Do you remember when the theatrical show STOMP hit the scene in the early ‘90s and – suddenly – every advertisement had the same percussive stomping audio track? No matter whether it was cars or sports shoes (maybe even bathroom cleaner?), for a while there, it seemed like one advertising agency was using the same ad format and sound for all of its clients.
For businesses that create content for other businesses, how do you avoid having all of your clients’ materials sound exactly the same?
I’m going to let you in on a big secret: Not every business needs to translate its entire website in order to reach customers that don’t speak their native language.
On a sheet of paper, make a list in one column for all of the pages on your website. Each of these pages is a way to reach out to customers, right? Do you have some landing pages online? Include those, too. Continue reading
I find translating for businesses to be extremely rewarding – I have the opportunity to help my clients reach new markets for their services. But it’s also very challenging work.
“Lost in Translation” is not just a movie. It’s a problem that translators regularly face. Some things just don’t make sense when you simply substitute a word in one language for its counterpart word in the source text.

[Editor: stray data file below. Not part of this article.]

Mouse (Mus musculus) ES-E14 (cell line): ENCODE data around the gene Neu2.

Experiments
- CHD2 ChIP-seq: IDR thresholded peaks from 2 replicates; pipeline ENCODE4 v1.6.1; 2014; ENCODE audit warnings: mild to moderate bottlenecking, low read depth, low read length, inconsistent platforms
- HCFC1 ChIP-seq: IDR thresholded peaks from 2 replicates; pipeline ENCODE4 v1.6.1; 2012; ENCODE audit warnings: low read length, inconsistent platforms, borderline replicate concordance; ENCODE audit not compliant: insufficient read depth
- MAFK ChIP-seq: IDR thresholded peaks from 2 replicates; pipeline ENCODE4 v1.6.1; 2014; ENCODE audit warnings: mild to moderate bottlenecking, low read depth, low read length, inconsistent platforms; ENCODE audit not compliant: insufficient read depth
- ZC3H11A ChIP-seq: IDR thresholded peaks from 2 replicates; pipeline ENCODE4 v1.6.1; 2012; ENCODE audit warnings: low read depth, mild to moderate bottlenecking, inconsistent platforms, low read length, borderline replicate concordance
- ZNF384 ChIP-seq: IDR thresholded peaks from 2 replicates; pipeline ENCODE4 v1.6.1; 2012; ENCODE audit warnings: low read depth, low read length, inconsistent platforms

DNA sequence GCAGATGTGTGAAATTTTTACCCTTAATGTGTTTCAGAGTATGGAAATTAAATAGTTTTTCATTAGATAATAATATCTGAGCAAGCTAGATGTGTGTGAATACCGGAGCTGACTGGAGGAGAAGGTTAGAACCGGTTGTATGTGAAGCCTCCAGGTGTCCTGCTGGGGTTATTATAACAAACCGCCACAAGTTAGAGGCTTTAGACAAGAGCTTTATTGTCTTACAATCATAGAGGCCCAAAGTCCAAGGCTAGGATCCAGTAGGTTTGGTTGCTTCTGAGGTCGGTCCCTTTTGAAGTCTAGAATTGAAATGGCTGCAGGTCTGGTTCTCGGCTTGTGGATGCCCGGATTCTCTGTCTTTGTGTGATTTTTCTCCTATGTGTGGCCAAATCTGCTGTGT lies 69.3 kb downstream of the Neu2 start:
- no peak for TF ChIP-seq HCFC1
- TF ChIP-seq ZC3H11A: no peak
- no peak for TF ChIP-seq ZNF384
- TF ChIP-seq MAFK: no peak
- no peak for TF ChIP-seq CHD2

Here are the four biggest obstacles I’ve faced in translation, and how I overcame them.
One – Idioms
An idiom is a common expression in a language that doesn’t literally mean what the words say. Think of “time flies” or “speaking off the cuff.” What I typically try to do in my translations is to understand what the author is trying to express in his/her own language – the basic, underlying meaning – and then substitute an English-language expression that conveys the same underlying concept. Continue reading
For many businesses, there comes a point when they face a big decision: “Should I expand my services to reach other countries or not?”
While many German business owners and independent consultants are fluent English-speakers, they often use the services of German-to-English translators for written communications, proposals, websites, and marketing materials.
Because I have never had any of my writings translated into another language, I wanted to find out what it was like, from the perspective of a business owner who has been translated. So, I asked a few of my translation clients about their experiences: Continue reading